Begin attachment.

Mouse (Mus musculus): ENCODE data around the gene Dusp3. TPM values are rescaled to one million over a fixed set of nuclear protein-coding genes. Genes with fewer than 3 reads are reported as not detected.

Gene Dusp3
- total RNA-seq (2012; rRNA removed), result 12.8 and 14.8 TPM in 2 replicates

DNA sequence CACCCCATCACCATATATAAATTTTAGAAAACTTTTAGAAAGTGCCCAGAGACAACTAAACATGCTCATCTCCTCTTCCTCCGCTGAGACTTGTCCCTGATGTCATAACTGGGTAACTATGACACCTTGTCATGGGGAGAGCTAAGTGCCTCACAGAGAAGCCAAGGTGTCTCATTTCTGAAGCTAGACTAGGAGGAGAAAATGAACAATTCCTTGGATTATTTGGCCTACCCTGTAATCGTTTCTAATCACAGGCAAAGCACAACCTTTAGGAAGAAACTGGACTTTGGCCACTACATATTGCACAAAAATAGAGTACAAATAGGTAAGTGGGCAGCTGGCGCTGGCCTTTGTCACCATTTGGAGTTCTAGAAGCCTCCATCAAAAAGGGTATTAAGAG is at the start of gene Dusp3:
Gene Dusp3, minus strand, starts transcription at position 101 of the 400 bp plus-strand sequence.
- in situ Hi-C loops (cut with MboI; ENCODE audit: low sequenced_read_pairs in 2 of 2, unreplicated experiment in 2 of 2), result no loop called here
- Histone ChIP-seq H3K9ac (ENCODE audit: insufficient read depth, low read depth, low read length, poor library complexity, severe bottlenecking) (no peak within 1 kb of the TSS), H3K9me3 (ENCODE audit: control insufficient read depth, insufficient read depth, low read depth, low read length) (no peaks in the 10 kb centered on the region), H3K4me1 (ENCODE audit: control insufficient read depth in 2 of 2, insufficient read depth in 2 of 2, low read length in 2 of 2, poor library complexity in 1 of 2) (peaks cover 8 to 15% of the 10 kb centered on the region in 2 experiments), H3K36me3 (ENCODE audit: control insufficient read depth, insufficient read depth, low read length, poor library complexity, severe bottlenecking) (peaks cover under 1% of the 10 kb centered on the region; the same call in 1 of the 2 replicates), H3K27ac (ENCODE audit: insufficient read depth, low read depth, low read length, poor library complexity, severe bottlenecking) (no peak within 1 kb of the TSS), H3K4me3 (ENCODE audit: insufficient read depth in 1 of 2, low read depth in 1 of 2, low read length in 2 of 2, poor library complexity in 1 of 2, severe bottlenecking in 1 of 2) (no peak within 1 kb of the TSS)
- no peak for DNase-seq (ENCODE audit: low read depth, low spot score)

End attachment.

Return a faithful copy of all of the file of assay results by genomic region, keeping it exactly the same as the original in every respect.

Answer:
Mouse (Mus musculus): ENCODE data around the gene Dusp3. TPM values are rescaled to one million over a fixed set of nuclear protein-coding genes. Genes with fewer than 3 reads are reported as not detected.

Gene Dusp3
- total RNA-seq (2012; rRNA removed), result 12.8 and 14.8 TPM in 2 replicates

DNA sequence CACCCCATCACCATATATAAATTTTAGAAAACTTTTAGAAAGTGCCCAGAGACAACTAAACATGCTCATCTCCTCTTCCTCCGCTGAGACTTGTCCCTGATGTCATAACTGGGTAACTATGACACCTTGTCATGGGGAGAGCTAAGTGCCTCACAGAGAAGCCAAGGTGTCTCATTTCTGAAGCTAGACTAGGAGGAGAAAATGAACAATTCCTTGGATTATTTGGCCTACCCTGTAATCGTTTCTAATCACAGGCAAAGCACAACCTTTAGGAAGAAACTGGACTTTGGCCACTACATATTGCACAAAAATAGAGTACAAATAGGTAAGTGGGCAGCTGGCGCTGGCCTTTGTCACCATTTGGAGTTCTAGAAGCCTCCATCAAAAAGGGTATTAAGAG is at the start of gene Dusp3:
Gene Dusp3, minus strand, starts transcription at position 101 of the 400 bp plus-strand sequence.
- in situ Hi-C loops (cut with MboI; ENCODE audit: low sequenced_read_pairs in 2 of 2, unreplicated experiment in 2 of 2), result no loop called here
- Histone ChIP-seq H3K9ac (ENCODE audit: insufficient read depth, low read depth, low read length, poor library complexity, severe bottlenecking) (no peak within 1 kb of the TSS), H3K9me3 (ENCODE audit: control insufficient read depth, insufficient read depth, low read depth, low read length) (no peaks in the 10 kb centered on the region), H3K4me1 (ENCODE audit: control insufficient read depth in 2 of 2, insufficient read depth in 2 of 2, low read length in 2 of 2, poor library complexity in 1 of 2) (peaks cover 8 to 15% of the 10 kb centered on the region in 2 experiments), H3K36me3 (ENCODE audit: control insufficient read depth, insufficient read depth, low read length, poor library complexity, severe bottlenecking) (peaks cover under 1% of the 10 kb centered on the region; the same call in 1 of the 2 replicates), H3K27ac (ENCODE audit: insufficient read depth, low read depth, low read length, poor library complexity, severe bottlenecking) (no peak within 1 kb of the TSS), H3K4me3 (ENCODE audit: insufficient read depth in 1 of 2, low read depth in 1 of 2, low read length in 2 of 2, poor library complexity in 1 of 2, severe bottlenecking in 1 of 2) (no peak within 1 kb of the TSS)
- no peak for DNase-seq (ENCODE audit: low read depth, low spot score)